Autism blog hop master post: Master Post - rjscott.co.uk/autism19

Lessons in Love



Falling for each other was easy. Staying together comes with a learning curve.

Three months after they met in the miraculous library, Cian is nervously preparing for Mitch’s arrival in Dublin. As much as he’s looking forward to three long days with his boyfriend—without parental supervision—he can’t help worrying about the fact that they will have to share both his small room and his even smaller bed. He doesn’t even own pajamas.

Their relationship is new, and Cian may be two years older, but he has little more experience than Mitch when it comes to intimacy and boyfriends. He isn’t sure what he’s doing or what’s expected of him. As a result, Cian and Mitch are in for a whirlwind weekend, filled with shocks, surprises, fun, and deepening feelings.

Against the backdrop of Ireland celebrating its national holiday, Cian and Mitch learn their first Lessons in Love.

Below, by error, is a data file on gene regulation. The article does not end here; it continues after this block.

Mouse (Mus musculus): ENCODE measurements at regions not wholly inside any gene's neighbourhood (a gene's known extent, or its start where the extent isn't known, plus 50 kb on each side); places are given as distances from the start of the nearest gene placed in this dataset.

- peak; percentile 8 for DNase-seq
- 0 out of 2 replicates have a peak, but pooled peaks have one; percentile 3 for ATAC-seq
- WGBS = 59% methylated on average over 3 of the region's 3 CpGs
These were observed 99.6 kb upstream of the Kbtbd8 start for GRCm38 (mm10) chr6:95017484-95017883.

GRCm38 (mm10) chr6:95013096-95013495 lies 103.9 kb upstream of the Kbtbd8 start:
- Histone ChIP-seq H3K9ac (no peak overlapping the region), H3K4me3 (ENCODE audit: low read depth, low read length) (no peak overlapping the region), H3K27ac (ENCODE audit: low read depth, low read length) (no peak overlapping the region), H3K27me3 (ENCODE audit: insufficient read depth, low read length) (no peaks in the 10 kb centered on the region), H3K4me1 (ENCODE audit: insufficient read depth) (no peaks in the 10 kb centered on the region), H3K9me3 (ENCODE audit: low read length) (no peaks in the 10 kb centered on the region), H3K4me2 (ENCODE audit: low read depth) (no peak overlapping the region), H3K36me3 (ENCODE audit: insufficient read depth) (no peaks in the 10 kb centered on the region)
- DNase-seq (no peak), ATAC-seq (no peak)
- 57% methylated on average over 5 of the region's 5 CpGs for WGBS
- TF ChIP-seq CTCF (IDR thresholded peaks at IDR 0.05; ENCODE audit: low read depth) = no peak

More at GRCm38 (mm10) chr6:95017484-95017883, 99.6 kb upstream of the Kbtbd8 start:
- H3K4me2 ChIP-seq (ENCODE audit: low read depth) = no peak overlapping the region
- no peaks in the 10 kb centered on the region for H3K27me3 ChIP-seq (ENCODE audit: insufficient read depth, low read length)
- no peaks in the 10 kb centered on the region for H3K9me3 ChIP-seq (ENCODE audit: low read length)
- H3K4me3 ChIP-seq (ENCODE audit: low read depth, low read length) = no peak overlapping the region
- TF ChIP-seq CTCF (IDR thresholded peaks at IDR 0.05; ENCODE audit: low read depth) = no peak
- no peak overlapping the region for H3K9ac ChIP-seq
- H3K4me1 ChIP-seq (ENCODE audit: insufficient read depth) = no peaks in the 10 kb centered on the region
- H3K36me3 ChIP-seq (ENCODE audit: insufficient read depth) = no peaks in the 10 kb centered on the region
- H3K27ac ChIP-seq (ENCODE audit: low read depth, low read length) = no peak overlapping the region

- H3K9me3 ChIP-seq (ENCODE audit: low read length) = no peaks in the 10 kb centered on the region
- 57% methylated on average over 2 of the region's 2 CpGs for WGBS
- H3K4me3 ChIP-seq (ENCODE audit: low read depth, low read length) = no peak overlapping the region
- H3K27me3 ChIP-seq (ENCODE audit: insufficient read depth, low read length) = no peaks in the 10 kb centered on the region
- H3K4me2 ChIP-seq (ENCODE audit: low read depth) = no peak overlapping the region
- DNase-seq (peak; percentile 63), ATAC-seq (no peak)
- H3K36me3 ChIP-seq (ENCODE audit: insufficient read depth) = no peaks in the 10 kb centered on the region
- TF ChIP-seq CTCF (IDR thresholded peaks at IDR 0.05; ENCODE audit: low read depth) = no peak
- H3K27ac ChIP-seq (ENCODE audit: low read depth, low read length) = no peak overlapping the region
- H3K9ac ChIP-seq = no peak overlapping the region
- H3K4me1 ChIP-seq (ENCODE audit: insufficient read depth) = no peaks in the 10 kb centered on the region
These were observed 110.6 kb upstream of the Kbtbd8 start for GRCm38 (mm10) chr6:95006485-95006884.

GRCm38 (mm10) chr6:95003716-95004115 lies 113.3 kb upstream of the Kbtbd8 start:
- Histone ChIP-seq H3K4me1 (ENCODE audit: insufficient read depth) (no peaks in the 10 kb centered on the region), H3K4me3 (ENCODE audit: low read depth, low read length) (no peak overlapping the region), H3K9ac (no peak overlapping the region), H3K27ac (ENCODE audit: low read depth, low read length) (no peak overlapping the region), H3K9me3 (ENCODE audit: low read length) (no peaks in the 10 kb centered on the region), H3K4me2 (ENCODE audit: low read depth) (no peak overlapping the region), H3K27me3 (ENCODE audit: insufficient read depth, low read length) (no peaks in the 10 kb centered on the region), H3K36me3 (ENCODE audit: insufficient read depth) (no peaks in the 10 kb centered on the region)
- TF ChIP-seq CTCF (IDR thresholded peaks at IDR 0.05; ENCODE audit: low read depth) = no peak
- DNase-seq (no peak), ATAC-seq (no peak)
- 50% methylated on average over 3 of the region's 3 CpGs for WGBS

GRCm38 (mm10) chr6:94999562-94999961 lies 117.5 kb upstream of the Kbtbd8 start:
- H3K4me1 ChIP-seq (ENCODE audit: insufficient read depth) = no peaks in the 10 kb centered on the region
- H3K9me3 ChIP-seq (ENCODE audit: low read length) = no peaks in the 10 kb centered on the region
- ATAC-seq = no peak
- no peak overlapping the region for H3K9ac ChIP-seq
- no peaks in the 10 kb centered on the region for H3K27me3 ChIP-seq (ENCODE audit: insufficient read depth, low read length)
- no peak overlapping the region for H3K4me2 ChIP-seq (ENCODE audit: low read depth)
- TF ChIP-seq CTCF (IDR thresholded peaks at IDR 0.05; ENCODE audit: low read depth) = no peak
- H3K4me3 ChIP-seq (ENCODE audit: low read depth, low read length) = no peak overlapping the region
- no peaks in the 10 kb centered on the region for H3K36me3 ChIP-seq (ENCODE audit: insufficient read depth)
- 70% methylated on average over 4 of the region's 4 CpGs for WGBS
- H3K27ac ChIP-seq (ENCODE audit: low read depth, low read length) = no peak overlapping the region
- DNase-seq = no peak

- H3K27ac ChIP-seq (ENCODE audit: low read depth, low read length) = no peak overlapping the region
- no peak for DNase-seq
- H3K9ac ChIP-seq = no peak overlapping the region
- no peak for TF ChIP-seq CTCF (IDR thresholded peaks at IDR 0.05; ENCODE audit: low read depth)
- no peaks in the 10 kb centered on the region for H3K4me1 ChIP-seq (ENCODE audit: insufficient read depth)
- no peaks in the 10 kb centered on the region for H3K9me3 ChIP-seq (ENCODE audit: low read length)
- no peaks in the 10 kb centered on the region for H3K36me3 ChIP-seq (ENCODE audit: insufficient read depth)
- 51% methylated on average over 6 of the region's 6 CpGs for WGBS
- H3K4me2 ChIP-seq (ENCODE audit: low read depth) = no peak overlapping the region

While a Miracle in the Library was a young adult story, Lessons in Love features two young men old enough to consume alcohol and be sexually active. This book is therefore meant for readers who are eighteen years or older and contains sexual acts between two consenting men.

Universal buy link: mybook.to/LiL

Giveaway

Tell me about your favourite childhood toy (or book) below for the chance to win a title from my backlist.

Charity

I’ve thought about this long and hard. There are so many very worthwhile charities in desperate need of money it is almost impossible to pick one over the other. So, I guess you could say I took the easy way out when I decided to support RJ’s chosen charity, Lindengate. This is a mental health charity that works with autistic children and can be found here: https://mydonate.bt.com/charities/lindengate











13 comments:

  1. I was fortunate to have the same teacher for three years in a row while in elementary school. She read to us everyday. I credit it her and my father with my love of books. Some of my favorite childhood books were The Boxcar Children stories. I always thought it would be so much fun to live in a boxcar! :-)

    ReplyDelete